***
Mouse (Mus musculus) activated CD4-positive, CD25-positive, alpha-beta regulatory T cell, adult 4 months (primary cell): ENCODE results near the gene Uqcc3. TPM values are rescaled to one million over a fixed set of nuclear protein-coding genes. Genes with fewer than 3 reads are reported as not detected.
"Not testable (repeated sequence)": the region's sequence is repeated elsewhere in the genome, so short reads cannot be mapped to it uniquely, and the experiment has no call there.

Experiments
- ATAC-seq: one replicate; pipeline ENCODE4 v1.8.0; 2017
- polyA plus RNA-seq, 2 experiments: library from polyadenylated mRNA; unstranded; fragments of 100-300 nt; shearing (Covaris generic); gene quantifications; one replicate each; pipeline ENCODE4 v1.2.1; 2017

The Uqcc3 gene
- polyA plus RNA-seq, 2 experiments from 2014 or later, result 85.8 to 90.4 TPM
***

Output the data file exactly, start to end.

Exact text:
Mouse (Mus musculus) activated CD4-positive, CD25-positive, alpha-beta regulatory T cell, adult 4 months (primary cell): ENCODE results near the gene Uqcc3. TPM values are rescaled to one million over a fixed set of nuclear protein-coding genes. Genes with fewer than 3 reads are reported as not detected.
"Not testable (repeated sequence)": the region's sequence is repeated elsewhere in the genome, so short reads cannot be mapped to it uniquely, and the experiment has no call there.

Experiments
- ATAC-seq: one replicate; pipeline ENCODE4 v1.8.0; 2017
- polyA plus RNA-seq, 2 experiments: library from polyadenylated mRNA; unstranded; fragments of 100-300 nt; shearing (Covaris generic); gene quantifications; one replicate each; pipeline ENCODE4 v1.2.1; 2017

The Uqcc3 gene
- polyA plus RNA-seq, 2 experiments from 2014 or later, result 85.8 to 90.4 TPM